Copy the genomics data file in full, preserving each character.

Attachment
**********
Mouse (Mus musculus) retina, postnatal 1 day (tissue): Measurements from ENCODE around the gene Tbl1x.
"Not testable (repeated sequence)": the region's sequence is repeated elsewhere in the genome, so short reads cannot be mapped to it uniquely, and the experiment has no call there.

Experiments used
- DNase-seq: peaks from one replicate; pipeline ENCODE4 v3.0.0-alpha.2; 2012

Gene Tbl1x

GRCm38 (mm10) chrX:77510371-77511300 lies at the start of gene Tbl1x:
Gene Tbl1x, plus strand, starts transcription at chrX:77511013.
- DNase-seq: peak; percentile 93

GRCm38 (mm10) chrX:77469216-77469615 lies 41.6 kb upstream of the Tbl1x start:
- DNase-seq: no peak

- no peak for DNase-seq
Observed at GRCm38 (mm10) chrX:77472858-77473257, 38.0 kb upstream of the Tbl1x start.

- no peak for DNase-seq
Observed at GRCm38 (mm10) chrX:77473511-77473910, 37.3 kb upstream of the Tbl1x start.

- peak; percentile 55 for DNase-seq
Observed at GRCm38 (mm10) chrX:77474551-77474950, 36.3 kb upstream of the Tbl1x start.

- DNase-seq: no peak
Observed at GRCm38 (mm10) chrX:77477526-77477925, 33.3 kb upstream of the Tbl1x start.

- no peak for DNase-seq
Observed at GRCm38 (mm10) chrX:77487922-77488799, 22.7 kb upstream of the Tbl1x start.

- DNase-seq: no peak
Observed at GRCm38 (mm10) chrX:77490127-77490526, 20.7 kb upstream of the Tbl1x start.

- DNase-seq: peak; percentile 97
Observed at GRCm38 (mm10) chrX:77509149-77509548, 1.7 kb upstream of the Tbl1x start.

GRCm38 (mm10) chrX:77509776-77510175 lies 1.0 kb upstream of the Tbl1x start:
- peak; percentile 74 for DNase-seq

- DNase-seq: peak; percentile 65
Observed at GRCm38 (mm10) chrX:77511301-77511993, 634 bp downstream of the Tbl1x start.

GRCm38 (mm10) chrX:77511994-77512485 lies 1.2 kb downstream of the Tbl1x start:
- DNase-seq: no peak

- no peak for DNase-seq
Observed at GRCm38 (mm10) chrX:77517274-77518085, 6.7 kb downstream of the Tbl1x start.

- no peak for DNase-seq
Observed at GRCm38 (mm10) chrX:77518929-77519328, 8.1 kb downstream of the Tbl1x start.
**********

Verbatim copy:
Mouse (Mus musculus) retina, postnatal 1 day (tissue): Measurements from ENCODE around the gene Tbl1x.
"Not testable (repeated sequence)": the region's sequence is repeated elsewhere in the genome, so short reads cannot be mapped to it uniquely, and the experiment has no call there.

Experiments used
- DNase-seq: peaks from one replicate; pipeline ENCODE4 v3.0.0-alpha.2; 2012

Gene Tbl1x

GRCm38 (mm10) chrX:77510371-77511300 lies at the start of gene Tbl1x:
Gene Tbl1x, plus strand, starts transcription at chrX:77511013.
- DNase-seq: peak; percentile 93

GRCm38 (mm10) chrX:77469216-77469615 lies 41.6 kb upstream of the Tbl1x start:
- DNase-seq: no peak

- no peak for DNase-seq
Observed at GRCm38 (mm10) chrX:77472858-77473257, 38.0 kb upstream of the Tbl1x start.

- no peak for DNase-seq
Observed at GRCm38 (mm10) chrX:77473511-77473910, 37.3 kb upstream of the Tbl1x start.

- peak; percentile 55 for DNase-seq
Observed at GRCm38 (mm10) chrX:77474551-77474950, 36.3 kb upstream of the Tbl1x start.

- DNase-seq: no peak
Observed at GRCm38 (mm10) chrX:77477526-77477925, 33.3 kb upstream of the Tbl1x start.

- no peak for DNase-seq
Observed at GRCm38 (mm10) chrX:77487922-77488799, 22.7 kb upstream of the Tbl1x start.

- DNase-seq: no peak
Observed at GRCm38 (mm10) chrX:77490127-77490526, 20.7 kb upstream of the Tbl1x start.

- DNase-seq: peak; percentile 97
Observed at GRCm38 (mm10) chrX:77509149-77509548, 1.7 kb upstream of the Tbl1x start.

GRCm38 (mm10) chrX:77509776-77510175 lies 1.0 kb upstream of the Tbl1x start:
- peak; percentile 74 for DNase-seq

- DNase-seq: peak; percentile 65
Observed at GRCm38 (mm10) chrX:77511301-77511993, 634 bp downstream of the Tbl1x start.

GRCm38 (mm10) chrX:77511994-77512485 lies 1.2 kb downstream of the Tbl1x start:
- DNase-seq: no peak

- no peak for DNase-seq
Observed at GRCm38 (mm10) chrX:77517274-77518085, 6.7 kb downstream of the Tbl1x start.

- no peak for DNase-seq
Observed at GRCm38 (mm10) chrX:77518929-77519328, 8.1 kb downstream of the Tbl1x start.